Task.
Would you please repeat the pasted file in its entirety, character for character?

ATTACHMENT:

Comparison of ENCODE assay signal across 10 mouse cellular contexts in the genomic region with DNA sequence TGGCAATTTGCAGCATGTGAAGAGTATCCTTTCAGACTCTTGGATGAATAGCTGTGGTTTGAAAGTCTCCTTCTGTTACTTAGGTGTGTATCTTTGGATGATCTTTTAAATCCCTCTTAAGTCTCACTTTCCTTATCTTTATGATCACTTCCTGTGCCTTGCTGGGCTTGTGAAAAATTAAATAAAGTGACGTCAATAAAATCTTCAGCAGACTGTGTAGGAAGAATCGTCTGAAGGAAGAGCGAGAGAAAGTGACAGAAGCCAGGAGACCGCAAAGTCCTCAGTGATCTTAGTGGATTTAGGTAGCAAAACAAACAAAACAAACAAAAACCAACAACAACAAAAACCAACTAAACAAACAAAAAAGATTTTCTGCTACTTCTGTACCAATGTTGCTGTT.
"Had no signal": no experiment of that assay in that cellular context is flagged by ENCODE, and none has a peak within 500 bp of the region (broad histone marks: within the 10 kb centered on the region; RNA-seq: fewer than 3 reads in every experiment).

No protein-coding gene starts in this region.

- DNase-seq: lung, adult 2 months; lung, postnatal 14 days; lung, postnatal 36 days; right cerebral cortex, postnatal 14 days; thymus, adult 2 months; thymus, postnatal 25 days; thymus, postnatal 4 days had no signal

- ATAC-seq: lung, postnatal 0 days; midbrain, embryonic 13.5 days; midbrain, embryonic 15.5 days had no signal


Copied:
Comparison of ENCODE assay signal across 10 mouse cellular contexts in the genomic region with DNA sequence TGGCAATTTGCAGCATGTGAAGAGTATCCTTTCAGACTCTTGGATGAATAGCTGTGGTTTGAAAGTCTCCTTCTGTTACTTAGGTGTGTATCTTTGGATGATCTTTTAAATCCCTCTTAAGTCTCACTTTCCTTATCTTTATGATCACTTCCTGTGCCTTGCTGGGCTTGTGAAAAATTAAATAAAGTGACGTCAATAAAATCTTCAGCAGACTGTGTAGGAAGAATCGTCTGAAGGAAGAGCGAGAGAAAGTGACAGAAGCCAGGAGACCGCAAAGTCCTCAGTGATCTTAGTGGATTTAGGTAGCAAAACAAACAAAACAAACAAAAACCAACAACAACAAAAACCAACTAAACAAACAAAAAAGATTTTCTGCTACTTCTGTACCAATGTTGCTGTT.
"Had no signal": no experiment of that assay in that cellular context is flagged by ENCODE, and none has a peak within 500 bp of the region (broad histone marks: within the 10 kb centered on the region; RNA-seq: fewer than 3 reads in every experiment).

No protein-coding gene starts in this region.

- DNase-seq: lung, adult 2 months; lung, postnatal 14 days; lung, postnatal 36 days; right cerebral cortex, postnatal 14 days; thymus, adult 2 months; thymus, postnatal 25 days; thymus, postnatal 4 days had no signal

- ATAC-seq: lung, postnatal 0 days; midbrain, embryonic 13.5 days; midbrain, embryonic 15.5 days had no signal